I’ve been thinking for a few days now about how I was going to approach my Mad Max review. I’ve found it an incredibly difficult game to review, for a number of reasons. It lacks the punch of Mad Max Fury Road and the vision of Shadow of Mordor. But it’s not bad. In fact, Mad Max is the most average game that I just seem to keep playing.
Mad Max begins with a short vignette in which Max’s beloved V8 Interceptor is taken from him by a warlord called Scrotus (played by Travis Willingham, Critical Role). Scrotus has his war boys pull the car apart and Max immediately swears cranky, sweaty, gravel-voiced vengeance. Aided by a deformed Wastelander called Chumbucket who becomes a near constant companion, Max begins to assemble a new vehicle dubbed the Magnum Opus, a rolling weapon of utter devastation constructed to his exacting specifications. Together, he and Chumbucket will take the Wasteland back from Scrotus and make him rue the day he ever crossed paths with Max Rockatansky.
The game borrows liberally from last year’s excellent Shadow of Mordor in terms of its expansive map, collection of side quests and objectives that must be completed and variety of enemies (usually in the form of cars moreso than war boys), and some very Batman: Arkham-style combat but the one thing it doesn’t bring across is Mordor’s genius Nemesis system that saw the game remember your tactics and playstyle, and counter you accordingly. It feels like that system would have been a perfect match here but sadly it’s nowhere to be seen.
The Wasteland itself is very beautiful and enjoyable enough to drive around – and you’ll be doing an awful lot of driving. What all this driving about brings home, however, is just how empty the map really is. Aside from the occasional fort or convoy, there’s not much going on in the Wasteland overall and it only becomes emptier with every objective you complete.
Speaking of objectives, I found that Mad Max isn’t especially clear about what you need to do next a lot of the time. Your objective marker is often a small blue dot on the overworld map but there are so many other icons up there that it can be easy to lose it in amongst all the tumult. This led to me driving aimlessly around the Wasteland for a few hours, not getting very far at all.
The upgrades on offer are varied and a lot of time quite fun to seek out and apply. Upgrading your harpoon gun will allow you to move from spearing war boy snipers and dragging them about to pulling pieces of armour from enemy vehicles, all the way up to tearing the wheels right off anyone fool enough to try and chase you down. The Magnum Opus can be covered in spikes to repel boarders, have its engine upgraded (Max gruffly insists upon a V8 the moment the option is presented) and even have spikes added to its tires to allow for greater damage when grinding up against another car. This is easily the most fun part of the game and the vehicle combat is a lot of fun – it just doesn’t happen often enough for my liking. All of this is really strange to me because the developers of this game – Avalanche Studios – are the same ones who created (and continue to make) the crazy Just Cause series, games built around doing insane things and pulling crazy stunts 100% of the time. That commitment to lunacy is perfect for a license like Mad Max and yet it’s nowhere to be found.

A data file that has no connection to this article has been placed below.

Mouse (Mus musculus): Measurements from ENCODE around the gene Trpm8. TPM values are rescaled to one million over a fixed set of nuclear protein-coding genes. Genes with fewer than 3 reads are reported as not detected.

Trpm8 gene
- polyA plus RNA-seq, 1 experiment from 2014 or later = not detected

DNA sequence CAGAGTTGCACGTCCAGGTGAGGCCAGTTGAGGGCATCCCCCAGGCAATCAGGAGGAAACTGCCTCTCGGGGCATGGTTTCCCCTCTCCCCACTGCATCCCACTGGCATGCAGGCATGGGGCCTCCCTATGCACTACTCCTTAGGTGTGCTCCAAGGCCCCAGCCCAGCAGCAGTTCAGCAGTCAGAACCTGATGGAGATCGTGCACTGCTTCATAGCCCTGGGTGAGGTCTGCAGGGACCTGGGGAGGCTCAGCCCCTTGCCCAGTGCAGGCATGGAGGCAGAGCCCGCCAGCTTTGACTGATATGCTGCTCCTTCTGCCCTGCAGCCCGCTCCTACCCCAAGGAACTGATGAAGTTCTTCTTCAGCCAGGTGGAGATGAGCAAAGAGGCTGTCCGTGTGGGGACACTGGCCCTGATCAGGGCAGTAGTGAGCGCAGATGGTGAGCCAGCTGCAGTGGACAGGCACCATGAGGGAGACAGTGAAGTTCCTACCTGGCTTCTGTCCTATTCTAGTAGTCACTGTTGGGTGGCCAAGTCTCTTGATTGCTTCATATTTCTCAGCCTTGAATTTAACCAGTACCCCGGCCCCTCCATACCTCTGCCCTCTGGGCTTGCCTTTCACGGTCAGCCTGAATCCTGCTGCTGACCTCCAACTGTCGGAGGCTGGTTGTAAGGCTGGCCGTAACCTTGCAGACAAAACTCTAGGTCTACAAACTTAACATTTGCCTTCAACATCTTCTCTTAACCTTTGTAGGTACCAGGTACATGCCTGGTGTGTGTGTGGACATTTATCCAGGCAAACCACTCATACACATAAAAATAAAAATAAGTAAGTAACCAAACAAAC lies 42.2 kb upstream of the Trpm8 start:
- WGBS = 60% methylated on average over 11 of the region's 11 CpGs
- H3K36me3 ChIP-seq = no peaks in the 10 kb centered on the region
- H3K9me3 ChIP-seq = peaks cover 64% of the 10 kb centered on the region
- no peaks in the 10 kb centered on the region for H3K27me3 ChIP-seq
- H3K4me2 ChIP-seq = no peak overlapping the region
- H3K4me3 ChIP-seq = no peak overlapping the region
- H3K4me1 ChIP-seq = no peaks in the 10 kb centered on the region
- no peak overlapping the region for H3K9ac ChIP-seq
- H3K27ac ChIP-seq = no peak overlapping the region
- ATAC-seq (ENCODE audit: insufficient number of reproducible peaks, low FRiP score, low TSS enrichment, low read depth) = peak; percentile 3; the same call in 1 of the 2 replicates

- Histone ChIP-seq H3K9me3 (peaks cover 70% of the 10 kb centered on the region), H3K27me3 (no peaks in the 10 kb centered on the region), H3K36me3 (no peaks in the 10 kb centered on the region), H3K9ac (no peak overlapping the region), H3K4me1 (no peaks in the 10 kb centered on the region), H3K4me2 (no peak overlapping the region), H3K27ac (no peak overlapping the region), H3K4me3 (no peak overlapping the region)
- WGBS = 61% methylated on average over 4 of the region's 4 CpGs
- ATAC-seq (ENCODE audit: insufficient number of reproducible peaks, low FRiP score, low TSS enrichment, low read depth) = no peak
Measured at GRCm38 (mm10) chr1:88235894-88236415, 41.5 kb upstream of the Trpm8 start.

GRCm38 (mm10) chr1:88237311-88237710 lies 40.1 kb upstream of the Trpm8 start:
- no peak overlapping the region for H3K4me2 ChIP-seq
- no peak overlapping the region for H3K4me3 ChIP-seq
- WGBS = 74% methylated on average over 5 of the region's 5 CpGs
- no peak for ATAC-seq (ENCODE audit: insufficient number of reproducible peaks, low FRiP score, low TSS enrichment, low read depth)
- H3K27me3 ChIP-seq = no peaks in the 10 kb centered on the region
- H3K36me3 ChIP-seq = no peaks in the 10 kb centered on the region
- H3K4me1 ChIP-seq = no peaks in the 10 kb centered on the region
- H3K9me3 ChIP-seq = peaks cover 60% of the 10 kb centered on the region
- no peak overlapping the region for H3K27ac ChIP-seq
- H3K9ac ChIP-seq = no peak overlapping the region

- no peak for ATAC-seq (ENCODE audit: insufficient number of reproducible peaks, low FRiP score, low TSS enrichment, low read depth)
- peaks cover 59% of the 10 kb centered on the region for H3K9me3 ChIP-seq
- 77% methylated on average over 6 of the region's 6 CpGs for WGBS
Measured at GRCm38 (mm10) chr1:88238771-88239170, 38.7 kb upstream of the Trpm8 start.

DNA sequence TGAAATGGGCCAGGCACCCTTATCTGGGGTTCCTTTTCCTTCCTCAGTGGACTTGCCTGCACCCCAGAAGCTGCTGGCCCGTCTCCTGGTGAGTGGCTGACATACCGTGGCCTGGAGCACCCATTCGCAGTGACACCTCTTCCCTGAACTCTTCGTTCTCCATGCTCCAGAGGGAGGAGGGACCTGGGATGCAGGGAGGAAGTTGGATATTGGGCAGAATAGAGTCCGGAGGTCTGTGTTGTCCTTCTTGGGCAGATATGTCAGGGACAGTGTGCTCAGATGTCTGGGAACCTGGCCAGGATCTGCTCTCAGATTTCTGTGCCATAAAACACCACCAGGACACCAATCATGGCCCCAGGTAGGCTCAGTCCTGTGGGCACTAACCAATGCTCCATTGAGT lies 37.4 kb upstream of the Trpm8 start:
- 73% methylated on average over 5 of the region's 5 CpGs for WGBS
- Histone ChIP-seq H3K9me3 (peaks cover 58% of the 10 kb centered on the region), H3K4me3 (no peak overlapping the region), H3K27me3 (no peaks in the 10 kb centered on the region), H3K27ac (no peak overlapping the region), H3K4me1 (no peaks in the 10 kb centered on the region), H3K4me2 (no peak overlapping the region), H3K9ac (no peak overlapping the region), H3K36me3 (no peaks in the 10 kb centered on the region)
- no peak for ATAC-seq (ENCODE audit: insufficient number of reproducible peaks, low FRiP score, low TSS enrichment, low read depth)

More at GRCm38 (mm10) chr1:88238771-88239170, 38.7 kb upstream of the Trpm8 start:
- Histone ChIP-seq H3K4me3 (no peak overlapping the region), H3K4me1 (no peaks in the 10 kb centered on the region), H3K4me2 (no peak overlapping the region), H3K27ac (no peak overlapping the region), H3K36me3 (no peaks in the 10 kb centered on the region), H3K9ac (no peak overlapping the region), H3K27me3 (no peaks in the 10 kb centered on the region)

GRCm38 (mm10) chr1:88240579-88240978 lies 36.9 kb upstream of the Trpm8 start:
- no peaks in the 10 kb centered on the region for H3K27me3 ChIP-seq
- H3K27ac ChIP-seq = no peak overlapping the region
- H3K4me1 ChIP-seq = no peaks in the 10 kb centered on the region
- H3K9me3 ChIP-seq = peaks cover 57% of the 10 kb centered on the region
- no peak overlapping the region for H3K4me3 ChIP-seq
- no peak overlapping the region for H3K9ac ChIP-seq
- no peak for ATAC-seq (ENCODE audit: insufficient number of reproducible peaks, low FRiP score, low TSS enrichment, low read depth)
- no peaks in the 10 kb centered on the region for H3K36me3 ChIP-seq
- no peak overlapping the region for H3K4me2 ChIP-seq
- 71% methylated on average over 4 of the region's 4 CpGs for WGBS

Max himself is, with a couple of rather bizarre exceptions, fairly easy to control. Hand-to-hand combat is performed much the same was as in Batman or Mordor with the triangle button being used to counter, square to punch and circle to avoid or dodge. Well, it is if you change the controls up a little bit. You see, the default control scheme mystifyingly places the shoot button on circle meaning you’ll frequently waste precious shotgun ammo while trying to back out of a menu or through sheer force of habit. Even then, if you do change the controls the shoot button migrates to the R1 button rather than obvious R2, which is itself used for sprinting. Sprinting, usually the purview of the X button is so placed because literally everything else is bound to the X button. But wait – if you use the sniper rifle mounted in the back of the Magnum Opus, the shooting controls are bound to R2 instead of circle or R1. I honestly don’t know what the developers were thinking when they were putting these controls together. So strange.
I’ve done a bit of complaining in this review but the reality is that Mad Max isn’t a bad game. Far from it, it gets a lot of the fundamentals right and I generally found it to be quite a pleasant way to kill a few hours. I couldn’t say that I really enjoyed those hours, however. It feels like the devs know how to put a great game together here but for whatever reason are utterly lacking in any real ambition. There’s lots to do but none of it is very interesting. The car combat is great but it doesn’t happen often enough. The survival aspects, like scavenging for scrap, food, water and petrol, are welcome in this kind of game but the devs don’t really commit to the concept and they ultimately fall a bit by the wayside.
What you’re left with is the video game equivalent of vanilla ice cream. It’s fine and you’ll probably come away satisfied but it isn’t anything to write home about either. There’s nothing about it that makes you sit up and pay attention. This, to me, is the real problem with Mad Max – there’s such potential, a legitimate kernel of something great here and I hope the devs get another chance to unearth it.
Review Score: 6.5 out of 10
Highlights: Pretty; Lots to do; Car combat is a lot of fun
Lowlights: Unimaginative; rather dull; surprisingly rudderless
Developer: Avalanche Studios
Publisher: Warner Bros Interactive Entertainment
Released: September 1, 2015
Platform: PlayStation 4, Xbox One, PC
Reviewed on PlayStation 4